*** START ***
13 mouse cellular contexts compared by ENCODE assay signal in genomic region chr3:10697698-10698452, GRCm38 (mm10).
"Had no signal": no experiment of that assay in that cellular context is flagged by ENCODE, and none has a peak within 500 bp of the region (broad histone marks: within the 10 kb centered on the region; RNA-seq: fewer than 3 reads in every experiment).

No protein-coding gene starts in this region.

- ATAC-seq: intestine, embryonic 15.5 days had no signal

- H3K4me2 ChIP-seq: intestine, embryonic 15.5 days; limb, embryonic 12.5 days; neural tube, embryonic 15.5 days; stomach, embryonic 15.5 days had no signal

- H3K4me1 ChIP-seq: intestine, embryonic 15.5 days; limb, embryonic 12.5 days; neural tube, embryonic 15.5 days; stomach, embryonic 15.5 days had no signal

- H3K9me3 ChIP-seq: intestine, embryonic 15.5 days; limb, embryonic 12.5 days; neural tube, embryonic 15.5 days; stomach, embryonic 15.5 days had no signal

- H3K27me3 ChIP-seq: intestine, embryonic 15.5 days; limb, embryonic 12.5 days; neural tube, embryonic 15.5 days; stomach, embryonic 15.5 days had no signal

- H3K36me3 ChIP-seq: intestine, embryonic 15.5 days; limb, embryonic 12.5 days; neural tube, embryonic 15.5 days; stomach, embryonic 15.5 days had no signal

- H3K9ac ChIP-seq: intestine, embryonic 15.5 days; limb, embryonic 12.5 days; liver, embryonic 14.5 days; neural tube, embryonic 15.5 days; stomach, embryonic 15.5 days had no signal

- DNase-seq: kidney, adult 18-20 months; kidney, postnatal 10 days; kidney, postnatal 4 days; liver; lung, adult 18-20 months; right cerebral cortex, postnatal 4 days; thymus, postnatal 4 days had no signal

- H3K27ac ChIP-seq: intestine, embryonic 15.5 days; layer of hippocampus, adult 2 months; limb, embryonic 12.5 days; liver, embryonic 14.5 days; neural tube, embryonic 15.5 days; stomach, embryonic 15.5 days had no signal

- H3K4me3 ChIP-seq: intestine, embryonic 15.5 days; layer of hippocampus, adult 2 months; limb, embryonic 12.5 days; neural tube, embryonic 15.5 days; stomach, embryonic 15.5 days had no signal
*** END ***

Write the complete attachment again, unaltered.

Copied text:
13 mouse cellular contexts compared by ENCODE assay signal in genomic region chr3:10697698-10698452, GRCm38 (mm10).
"Had no signal": no experiment of that assay in that cellular context is flagged by ENCODE, and none has a peak within 500 bp of the region (broad histone marks: within the 10 kb centered on the region; RNA-seq: fewer than 3 reads in every experiment).

No protein-coding gene starts in this region.

- ATAC-seq: intestine, embryonic 15.5 days had no signal

- H3K4me2 ChIP-seq: intestine, embryonic 15.5 days; limb, embryonic 12.5 days; neural tube, embryonic 15.5 days; stomach, embryonic 15.5 days had no signal

- H3K4me1 ChIP-seq: intestine, embryonic 15.5 days; limb, embryonic 12.5 days; neural tube, embryonic 15.5 days; stomach, embryonic 15.5 days had no signal

- H3K9me3 ChIP-seq: intestine, embryonic 15.5 days; limb, embryonic 12.5 days; neural tube, embryonic 15.5 days; stomach, embryonic 15.5 days had no signal

- H3K27me3 ChIP-seq: intestine, embryonic 15.5 days; limb, embryonic 12.5 days; neural tube, embryonic 15.5 days; stomach, embryonic 15.5 days had no signal

- H3K36me3 ChIP-seq: intestine, embryonic 15.5 days; limb, embryonic 12.5 days; neural tube, embryonic 15.5 days; stomach, embryonic 15.5 days had no signal

- H3K9ac ChIP-seq: intestine, embryonic 15.5 days; limb, embryonic 12.5 days; liver, embryonic 14.5 days; neural tube, embryonic 15.5 days; stomach, embryonic 15.5 days had no signal

- DNase-seq: kidney, adult 18-20 months; kidney, postnatal 10 days; kidney, postnatal 4 days; liver; lung, adult 18-20 months; right cerebral cortex, postnatal 4 days; thymus, postnatal 4 days had no signal

- H3K27ac ChIP-seq: intestine, embryonic 15.5 days; layer of hippocampus, adult 2 months; limb, embryonic 12.5 days; liver, embryonic 14.5 days; neural tube, embryonic 15.5 days; stomach, embryonic 15.5 days had no signal

- H3K4me3 ChIP-seq: intestine, embryonic 15.5 days; layer of hippocampus, adult 2 months; limb, embryonic 12.5 days; neural tube, embryonic 15.5 days; stomach, embryonic 15.5 days had no signal